By Karyn Greenstreet
Posted in:Mastermind Group Facilitation
In the best mastermind groups and consulting relationships, the generation of ideas leads to a decision. This, in turn, leads to action steps, which encourages progress and accountability.
Sometimes your clients don’t know how to analyze all the options and make a good decision. Or, they don’t know how to create an action plan once they’ve made a decision.
Let’s talk about those two situations and I’ll share two exercises to help your clients and members get into action and make good decisions.
There are many places in the action planning phase where clients get stuck. When they need to make decisions which are either complicated or expose a conflict of values, the decision-making wheels grind to a halt.
For example, in a recent mastermind group meeting, Joan needed to make a decision about which target audience she wanted to market to. She could either work with seasoned women entrepreneurs or she could work with business owners in the startup phase.
Joan had a passion for both groups. She was a seasoned entrepreneur herself and loved the idea of supporting her peers. But she remembered the struggles of the startup phase and knew she had knowledge and experiences to share with this audience, too. From a marketing standpoint, it’s a lot of work to market to two audiences simultaneously, so she needed to choose one audience to work with first.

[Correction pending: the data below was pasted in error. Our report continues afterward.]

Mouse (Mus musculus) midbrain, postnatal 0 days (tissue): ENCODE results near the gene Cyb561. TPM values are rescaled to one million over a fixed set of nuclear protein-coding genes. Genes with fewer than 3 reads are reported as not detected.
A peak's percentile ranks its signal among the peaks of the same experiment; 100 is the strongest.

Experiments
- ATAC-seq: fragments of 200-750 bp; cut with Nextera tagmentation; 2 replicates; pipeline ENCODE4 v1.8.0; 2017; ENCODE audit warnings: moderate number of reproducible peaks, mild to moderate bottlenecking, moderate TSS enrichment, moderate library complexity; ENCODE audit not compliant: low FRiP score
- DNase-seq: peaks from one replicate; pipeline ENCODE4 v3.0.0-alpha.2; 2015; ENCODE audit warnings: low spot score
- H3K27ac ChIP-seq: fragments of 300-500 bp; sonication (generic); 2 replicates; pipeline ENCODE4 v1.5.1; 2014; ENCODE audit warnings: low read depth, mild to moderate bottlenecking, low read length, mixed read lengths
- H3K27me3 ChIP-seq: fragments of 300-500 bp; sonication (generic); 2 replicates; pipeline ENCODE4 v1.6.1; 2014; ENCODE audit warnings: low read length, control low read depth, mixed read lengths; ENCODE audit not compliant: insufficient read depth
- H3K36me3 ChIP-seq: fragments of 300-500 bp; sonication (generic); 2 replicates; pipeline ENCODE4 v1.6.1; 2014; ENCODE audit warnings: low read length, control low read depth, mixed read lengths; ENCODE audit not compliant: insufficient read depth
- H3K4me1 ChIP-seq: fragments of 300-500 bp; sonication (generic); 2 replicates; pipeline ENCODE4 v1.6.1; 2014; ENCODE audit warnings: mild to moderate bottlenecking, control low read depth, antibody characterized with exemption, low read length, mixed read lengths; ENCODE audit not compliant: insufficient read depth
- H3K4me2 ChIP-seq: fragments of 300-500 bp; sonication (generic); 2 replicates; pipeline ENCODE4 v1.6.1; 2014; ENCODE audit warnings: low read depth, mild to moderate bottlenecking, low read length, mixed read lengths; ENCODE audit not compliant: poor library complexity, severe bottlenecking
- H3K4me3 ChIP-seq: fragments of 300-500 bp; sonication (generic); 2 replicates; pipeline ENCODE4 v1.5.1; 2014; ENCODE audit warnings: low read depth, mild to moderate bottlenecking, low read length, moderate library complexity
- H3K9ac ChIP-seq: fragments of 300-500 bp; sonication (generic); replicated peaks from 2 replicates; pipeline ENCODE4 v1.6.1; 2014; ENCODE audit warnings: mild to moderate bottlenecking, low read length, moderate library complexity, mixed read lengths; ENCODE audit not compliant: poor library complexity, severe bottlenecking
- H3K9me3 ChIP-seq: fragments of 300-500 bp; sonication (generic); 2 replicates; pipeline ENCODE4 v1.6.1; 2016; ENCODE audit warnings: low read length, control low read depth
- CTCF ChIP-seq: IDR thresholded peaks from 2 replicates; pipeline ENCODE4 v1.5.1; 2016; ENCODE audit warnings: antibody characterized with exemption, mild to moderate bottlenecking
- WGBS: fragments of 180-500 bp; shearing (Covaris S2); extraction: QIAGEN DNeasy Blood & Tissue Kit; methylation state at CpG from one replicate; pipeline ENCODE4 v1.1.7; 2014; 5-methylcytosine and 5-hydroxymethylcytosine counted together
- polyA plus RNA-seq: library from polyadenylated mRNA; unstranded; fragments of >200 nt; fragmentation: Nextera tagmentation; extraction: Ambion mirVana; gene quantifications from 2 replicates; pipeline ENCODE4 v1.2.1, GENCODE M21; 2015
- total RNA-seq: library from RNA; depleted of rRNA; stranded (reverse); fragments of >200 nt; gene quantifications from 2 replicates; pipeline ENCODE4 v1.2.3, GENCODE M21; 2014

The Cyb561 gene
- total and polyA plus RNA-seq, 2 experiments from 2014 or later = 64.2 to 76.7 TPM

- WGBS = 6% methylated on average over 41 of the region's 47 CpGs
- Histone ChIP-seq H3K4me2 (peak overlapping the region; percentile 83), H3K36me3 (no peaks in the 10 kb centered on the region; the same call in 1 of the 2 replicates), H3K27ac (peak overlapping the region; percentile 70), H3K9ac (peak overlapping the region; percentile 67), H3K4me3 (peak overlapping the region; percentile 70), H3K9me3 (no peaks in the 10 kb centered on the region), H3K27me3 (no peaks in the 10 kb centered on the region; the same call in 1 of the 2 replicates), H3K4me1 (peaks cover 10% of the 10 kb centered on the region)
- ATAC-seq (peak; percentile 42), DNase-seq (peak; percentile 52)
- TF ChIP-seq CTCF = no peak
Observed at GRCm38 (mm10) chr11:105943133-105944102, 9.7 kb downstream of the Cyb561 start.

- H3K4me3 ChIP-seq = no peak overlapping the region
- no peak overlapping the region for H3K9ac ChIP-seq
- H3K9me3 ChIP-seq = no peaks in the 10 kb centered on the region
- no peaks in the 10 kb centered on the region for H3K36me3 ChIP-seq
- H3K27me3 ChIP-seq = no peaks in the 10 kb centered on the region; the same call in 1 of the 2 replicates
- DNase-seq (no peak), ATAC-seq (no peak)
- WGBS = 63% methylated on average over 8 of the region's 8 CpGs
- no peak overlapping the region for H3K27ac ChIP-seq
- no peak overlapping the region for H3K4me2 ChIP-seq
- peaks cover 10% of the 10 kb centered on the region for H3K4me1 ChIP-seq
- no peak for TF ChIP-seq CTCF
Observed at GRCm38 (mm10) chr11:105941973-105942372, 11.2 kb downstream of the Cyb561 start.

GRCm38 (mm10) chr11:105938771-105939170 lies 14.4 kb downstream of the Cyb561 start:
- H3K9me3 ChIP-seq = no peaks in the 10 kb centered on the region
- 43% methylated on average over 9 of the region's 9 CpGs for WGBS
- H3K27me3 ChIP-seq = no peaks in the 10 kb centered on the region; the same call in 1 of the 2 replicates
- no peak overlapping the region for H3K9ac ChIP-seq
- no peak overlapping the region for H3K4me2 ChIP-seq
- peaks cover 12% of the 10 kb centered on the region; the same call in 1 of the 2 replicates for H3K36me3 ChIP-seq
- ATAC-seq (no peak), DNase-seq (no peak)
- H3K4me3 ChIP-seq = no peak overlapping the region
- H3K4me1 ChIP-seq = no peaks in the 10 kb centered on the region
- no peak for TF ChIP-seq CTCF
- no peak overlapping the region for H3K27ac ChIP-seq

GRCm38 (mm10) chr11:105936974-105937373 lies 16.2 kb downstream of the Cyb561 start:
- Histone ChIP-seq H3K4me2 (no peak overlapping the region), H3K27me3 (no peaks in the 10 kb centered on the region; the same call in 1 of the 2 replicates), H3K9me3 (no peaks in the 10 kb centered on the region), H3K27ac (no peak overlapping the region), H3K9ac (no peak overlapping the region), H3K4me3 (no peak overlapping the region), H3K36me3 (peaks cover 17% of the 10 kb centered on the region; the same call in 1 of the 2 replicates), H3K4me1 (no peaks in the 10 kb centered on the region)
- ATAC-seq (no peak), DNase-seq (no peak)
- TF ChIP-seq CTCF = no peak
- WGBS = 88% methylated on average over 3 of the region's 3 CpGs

To help Joan make a decision, we used a simple “T” chart:
(This is a great group exercise, too. Use a whiteboard or flipchart, and let everyone jump into the written brainstorming!)
In Joan’s case, she decided to work first with the seasoned women entrepreneurs. Here’s why:
Because this choice aligned with both her goals and values, it was the perfect choice for her.
It can be daunting to choose a course of action and write up a plan. Mastermind groups help each member by giving them tools to help make the decision about which actions to take, whether to do it themselves or delegate the task, figure out what resources are necessary to complete the task, and assign reasonable deadlines to each project.
Now that she had chosen her target audience, Joan had to write a marketing action plan. There were dozens of tasks and projects to consider and she started to feel anxious and overwhelmed. In the next mastermind group meeting, Joan asked her co-members to brainstorm a To Do list so that she was sure of several pieces:
We put all the ideas for tasks onto Post-It notes and stuck them on a whiteboard. This allowed us to rearrange the order of tasks, and add sub-tasks as needed. Then Joan took a photo of the whiteboard so she could transcribe the finished results into her marketing plan.
With these two simple tools, you can help your clients and mastermind group members move forward!